Click here for the full Dear Colleague letter from the CDC.

Immunization Webinar

The ACOG webinar Integrating Immunization in the Ob-Gyn Practice: Practical Tips and Resources is now available online. In this free webinar, Dr. Linda Eckert provides practical tips and resources for incorporating immunizations into routine practice. Current recommendations for Tdap, hepatitis B, influenza, zoster and pneumococcal vaccinations for pregnant and non-pregnant patients are reviewed and common patient concerns and misconceptions are addressed. Brief immunization-related patient scenarios are also presented.

ACOG Flu Season Resources:

Continuing Medical Education Opportunities

New Immunization Maintenance of Certification Part IV Modules
now available from ABOG
ACOG Immunization and Practice staff helped develop MOC Part IV Modules on pneumococcal and zoster vaccines for ABOG’s consideration to enhance ob-gyns’ immunization knowledge and practice.

CDC NetConference on Vaccines in Pregnancy

Vaccines recommended during pregnancy have a strong record of safety and effectiveness, yet low rates of vaccination persist. Health care providers can play a pivotal role in this issue. On Wednesday, Nov. 9, 12-1 ET join maternal vaccination safety experts for the next Current Issues in Immunization NetConference—Vaccines during Pregnancy: A Strong Record of Safety.
Free continuing education is available, but attendance is limited! To register, visit:

HPV Vaccination Schedule Update

On October 19th CDC recommended that 11- to 12-year-olds receive two doses of HPV vaccine at least six months apart rather than the previously recommended three doses to protect against cancers caused by human papillomavirus (HPV) infections. Teens and young adults who start the series later, at ages 15 through 26 years, will continue to need three doses of HPV vaccine to protect against cancer-causing HPV infection. This 2-dose schedule for young adolescents was voted on at the October Advisory Committee on Immunization Practices (ACIP) meeting and CDC Director Frieden approved the committee’s recommendations shortly after the vote. ACIP recommendations approved by the CDC Director become agency guidelines on the date published in the Morbidity and Mortality Weekly Report (MMWR). Click here to read the full CDC press release. ACOG is reviewing its clinical guidance for possible updates in light of these new CDC/ACIP recommendations.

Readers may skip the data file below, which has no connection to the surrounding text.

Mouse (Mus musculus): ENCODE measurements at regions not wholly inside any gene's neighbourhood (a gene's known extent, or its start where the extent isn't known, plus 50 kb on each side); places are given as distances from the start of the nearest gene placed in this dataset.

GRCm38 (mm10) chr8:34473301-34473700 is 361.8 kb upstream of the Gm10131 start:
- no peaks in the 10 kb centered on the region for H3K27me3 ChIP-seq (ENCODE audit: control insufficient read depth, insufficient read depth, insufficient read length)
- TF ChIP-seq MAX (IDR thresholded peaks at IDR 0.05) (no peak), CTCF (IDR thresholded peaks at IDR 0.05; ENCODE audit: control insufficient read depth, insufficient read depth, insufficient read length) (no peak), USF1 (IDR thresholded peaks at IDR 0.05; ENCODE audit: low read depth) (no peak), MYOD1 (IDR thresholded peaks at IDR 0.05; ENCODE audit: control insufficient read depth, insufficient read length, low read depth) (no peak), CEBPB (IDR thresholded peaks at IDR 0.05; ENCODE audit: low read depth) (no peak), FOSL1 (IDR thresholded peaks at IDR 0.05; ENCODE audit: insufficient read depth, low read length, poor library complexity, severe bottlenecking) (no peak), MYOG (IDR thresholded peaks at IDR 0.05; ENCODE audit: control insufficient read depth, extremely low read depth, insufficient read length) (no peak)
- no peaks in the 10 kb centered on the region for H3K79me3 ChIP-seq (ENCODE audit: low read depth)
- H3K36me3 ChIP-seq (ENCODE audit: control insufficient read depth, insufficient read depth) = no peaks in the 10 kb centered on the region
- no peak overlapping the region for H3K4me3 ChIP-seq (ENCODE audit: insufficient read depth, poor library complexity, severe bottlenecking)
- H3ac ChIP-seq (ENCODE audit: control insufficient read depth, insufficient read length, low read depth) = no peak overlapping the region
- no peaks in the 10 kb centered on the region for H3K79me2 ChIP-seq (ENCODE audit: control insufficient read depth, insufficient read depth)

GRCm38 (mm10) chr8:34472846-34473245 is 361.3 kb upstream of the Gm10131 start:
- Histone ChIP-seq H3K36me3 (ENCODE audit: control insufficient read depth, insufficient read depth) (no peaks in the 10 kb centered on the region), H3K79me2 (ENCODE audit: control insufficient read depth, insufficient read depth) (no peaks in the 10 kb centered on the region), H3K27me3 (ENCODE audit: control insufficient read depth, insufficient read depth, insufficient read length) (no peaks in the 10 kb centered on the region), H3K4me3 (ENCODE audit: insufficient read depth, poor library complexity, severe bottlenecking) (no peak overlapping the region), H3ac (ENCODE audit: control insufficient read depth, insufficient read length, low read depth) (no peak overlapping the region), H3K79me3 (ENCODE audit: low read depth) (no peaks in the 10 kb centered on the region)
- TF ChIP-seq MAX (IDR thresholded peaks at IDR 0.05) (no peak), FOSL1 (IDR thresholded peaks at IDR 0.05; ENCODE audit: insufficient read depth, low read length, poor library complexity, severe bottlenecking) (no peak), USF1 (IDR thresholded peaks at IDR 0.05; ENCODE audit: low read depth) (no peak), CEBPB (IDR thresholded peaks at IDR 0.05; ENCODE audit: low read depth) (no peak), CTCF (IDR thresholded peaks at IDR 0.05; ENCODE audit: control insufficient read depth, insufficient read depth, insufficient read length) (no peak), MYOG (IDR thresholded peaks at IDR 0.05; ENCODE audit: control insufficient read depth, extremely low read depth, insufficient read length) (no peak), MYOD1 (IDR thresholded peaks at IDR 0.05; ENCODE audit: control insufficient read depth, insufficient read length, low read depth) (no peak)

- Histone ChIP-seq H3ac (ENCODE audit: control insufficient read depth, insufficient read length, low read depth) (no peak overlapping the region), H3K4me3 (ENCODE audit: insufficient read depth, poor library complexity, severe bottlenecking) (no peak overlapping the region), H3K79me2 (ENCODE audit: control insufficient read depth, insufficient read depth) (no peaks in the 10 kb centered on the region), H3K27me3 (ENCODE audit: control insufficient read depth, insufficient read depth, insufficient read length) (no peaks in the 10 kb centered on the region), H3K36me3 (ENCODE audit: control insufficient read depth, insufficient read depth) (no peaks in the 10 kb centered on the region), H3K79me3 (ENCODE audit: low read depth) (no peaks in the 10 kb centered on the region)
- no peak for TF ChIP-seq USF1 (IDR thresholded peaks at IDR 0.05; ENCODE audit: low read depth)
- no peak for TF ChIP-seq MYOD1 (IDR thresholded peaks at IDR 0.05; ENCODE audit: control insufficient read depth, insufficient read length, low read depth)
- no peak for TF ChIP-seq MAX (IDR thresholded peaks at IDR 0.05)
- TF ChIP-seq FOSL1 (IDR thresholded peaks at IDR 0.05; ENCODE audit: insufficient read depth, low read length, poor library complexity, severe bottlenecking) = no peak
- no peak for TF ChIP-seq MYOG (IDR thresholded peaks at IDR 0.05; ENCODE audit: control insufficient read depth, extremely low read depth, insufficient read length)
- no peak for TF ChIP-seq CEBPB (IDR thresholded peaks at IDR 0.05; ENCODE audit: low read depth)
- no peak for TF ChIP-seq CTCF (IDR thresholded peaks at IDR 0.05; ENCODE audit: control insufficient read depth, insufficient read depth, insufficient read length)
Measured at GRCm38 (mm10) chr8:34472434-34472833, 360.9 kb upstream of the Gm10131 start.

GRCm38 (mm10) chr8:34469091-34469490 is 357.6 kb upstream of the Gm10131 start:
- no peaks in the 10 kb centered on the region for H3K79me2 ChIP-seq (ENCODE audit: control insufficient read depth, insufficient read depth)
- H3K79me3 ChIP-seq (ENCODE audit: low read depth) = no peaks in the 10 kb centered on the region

September: Prepare for Flu Season

Flu season is upon us and ob-gyns should start to vaccinate as soon as vaccine is available.

The Centers for Disease Control and Prevention’s Advisory Committee on Immunization Practices (ACIP) and the American College of Obstetricians and Gynecologists (ACOG) recommend that all adults, including pregnant women receive an annual influenza vaccine.

Updates for the 2016-17 Flu Season:

  • Interim recommendation that LAIV4 (nasal spray vaccine) should not be used this season due to concerns about its effectiveness
  • Egg-allergic recipients no longer need to be observed for 30 minutes post-vaccination, except if it is a severe form (see below). Providers should consider observing all patients for 15 minutes after vaccination to decrease the risk for injury should they experience syncope.
  • Persons with a history of severe allergic reaction (hypersensitivity reaction more severe than hives alone) to egg should be vaccinated in an inpatient or outpatient medical setting under the supervision of a health care provider who is able to recognize and manage severe allergic conditions.

For more information, read the MMWR “Prevention and Control of Influenza with Vaccines: Recommendations of the Advisory Committee on Immunization Practices, United States, 2016–17 Influenza Season” published August 26, 2016.

ACOG Flu Season Resources:

  • FAQ Tear Pads for Patients Concerning Flu Vaccination During Pregnancy

“Time to Think About Your Baby’s Vaccines”

Dr. Messonnier, Director of the National Center for Immunization and Respiratory Diseases wrote an article for your pregnant patients titled “Time to Think About Your Baby’s Vaccines.” The article highlights the importance of vaccines during pregnancy and suggests that pregnant women find a pediatric provider to learn more about infant immunizations before their baby arrives.

Share this article with your pregnant patients by adding the link to your website or sending it out in your regular communication channels:


August is National Immunization Awareness Month!